An estimated TWO MILLION people turned out for the Chicago Blackhawks' Stanley Cup Victory Parade today in downtown Chicago. From the televised clips I saw afterward, it was a scene worthy of the massive, Guinness-Book record crowd assembled by Richard Attenborough for the movie"Gandhi"....(and he only managed about 400,000 paid extras!)
Lee DeWyze's "American Idol" win was merely Mt. Prospect's little dry-run for this huge outpouring and celebration. Chances are, the number of actual hockey fans was just a tiny percentage of the massive total . The United Center, home of the Blackhawks, seats just 19,717 (not including standing room) for hockey.The highest attendance at a Blackhawks game in 2010 was 22,428 vs. Detroit. That's about half the number for a full house at the Cubs' Wrigley Field.
It was hard not to get caught up in the excitement of the event (I stayed home but checked for frequent updates on the radio and TV). Dick's Sporting Goods in Schaumburg had tables filled with Championship T-shirts and other Hawks gear, and lines of people to scoop up the merchandise. You could see red-and-black everywhere you looked, even in our remote little 'burb. And the crowds at the eateries in Arlington Heights were enormous, even for a Friday night.
Underneath the excitement, I was actually rather touched by the spectacle, for reasons that have nothing to do with the Hawks, or their first championship since 1961, or Chicago pride. The celebration, after all, was way out of proportion to the achievement (basically, "our" team won a lot of hockey games). And what was achieved honestly affected the lives of very few (except perhaps the businesses who will capitalize on this win, or some lucky gamblers who cleaned up.)
Sure, it is easy to criticize people for jumping on a bandwagon and getting a piece of undeserved glory. But somehow this felt much different...more poignant, I think.
What I saw were millions of people who are hungry for real, in-person human contact, an excuse to cross the barrier of private space and be good to fellow strangers on the street, and to have those average strangers be exuberantly friendly to them in return.
I have read a few articles lately about the Facebook phenomenon, and a backlash of sorts in which people are deleting their accounts. The reasons people are quitting Facebook (30,000 people departed on May 31st, or "quit Facebook day") are varied, but concerns about security and privacy are not the main reasons. It appears that for many, Facebook has left them feeling alienated. Some have amassed a huge number of "friends" only to realize they barely knew most of them. Because of the constant updates, there develops a compulsive need for checking in regularly, and many members become addicted to what was becoming an empty exercise, rather than an intimate and enlightening way to share information and learn from, and about, one another. Content is often trite, lacking depth.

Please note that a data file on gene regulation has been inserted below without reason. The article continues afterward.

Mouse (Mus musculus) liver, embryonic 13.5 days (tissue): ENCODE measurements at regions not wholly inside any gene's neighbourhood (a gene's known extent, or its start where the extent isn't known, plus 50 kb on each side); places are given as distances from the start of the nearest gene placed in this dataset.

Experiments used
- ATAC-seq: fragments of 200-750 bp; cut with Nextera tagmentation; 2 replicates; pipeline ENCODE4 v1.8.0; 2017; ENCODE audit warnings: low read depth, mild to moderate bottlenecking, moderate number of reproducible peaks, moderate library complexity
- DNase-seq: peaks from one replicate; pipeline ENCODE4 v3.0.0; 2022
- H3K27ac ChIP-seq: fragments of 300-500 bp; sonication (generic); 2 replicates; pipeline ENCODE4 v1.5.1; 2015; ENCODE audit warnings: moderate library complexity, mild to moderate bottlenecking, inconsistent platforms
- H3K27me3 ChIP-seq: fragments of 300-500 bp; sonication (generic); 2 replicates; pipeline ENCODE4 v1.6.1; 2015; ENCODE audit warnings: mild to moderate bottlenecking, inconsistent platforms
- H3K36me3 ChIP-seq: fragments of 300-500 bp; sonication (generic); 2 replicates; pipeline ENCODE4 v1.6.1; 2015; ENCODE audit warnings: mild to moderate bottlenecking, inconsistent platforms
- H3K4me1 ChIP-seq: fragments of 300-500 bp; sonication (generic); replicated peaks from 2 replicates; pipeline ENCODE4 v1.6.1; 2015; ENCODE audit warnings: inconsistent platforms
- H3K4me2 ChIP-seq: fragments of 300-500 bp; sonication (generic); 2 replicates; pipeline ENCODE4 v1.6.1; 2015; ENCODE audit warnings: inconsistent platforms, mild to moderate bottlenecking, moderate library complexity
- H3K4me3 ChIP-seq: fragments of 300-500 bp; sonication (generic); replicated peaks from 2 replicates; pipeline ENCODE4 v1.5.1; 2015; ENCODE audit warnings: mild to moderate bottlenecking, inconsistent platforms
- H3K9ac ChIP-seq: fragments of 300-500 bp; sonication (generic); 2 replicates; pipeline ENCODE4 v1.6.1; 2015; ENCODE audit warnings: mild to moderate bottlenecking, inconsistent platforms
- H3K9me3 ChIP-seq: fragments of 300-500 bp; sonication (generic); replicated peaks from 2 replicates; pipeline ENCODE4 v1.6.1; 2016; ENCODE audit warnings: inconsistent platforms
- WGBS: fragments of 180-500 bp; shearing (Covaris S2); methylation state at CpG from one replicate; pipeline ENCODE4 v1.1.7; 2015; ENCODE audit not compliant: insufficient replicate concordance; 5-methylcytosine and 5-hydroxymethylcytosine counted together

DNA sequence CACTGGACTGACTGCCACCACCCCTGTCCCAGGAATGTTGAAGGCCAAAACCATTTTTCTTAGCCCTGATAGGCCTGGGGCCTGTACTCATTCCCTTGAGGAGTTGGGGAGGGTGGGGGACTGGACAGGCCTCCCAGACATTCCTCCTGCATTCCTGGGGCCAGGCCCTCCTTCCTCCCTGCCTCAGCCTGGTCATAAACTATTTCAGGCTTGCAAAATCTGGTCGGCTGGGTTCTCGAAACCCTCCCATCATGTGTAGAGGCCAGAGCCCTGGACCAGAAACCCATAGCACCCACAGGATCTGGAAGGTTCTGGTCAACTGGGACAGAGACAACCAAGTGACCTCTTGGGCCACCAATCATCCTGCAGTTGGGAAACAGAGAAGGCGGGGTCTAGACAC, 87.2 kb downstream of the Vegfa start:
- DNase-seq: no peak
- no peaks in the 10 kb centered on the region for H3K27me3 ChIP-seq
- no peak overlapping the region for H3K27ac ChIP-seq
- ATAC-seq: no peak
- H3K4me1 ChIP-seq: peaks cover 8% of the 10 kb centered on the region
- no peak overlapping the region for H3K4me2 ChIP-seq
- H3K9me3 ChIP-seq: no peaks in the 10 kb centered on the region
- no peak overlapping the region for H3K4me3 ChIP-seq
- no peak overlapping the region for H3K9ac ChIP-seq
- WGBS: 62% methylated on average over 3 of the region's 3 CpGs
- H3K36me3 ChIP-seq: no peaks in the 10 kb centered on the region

These users' world views were becoming dominated by their social networking, and many discovered that they spent much less time interacting and conversing in the actual company of real humans.
I have a Facebook account. I reluctantly signed up because I had received a couple of requests from friends to do so. I use the account sparingly, and it is not at all my predominant method of keeping in touch. At first it is flattering to see the "friend" list grow. But soon, as your friends collect even more "friends", and you start to be in touch less frequently, it becomes a metallic kind of loneliness, unless one is willing to spend hours each week maintaining the account.
I began to feel like I was simply reading headlines from people's lives, and had little meaningful connection with them. I find I am in better touch making "antiquated" phone calls or emails. I even send text messages
(although Twitter is still not in my repertoire). I have even written postal letters in the last couple of years...dinosaur that I am.
It is a tenuous connection I know. But the millions of people lining the streets today in Chicago needed some reason, some good excuse, to stand shoulder to shoulder with other warm bodies, to scream and cheer happily and be reinforced in their elation, and be wild and crazy with the cheering approval of other real human beings in their midst. It means more to share a moment with strangers in real space and proximity, than to share mments with "friends" from the ioslation of the computer screen.
And for a few wonderful hours, at least two million people knew again the pleasure of pushing away from their social networking, and interacted with real people. And if this is one of the modern benefits of sports, then I say, good job. Go Hawks!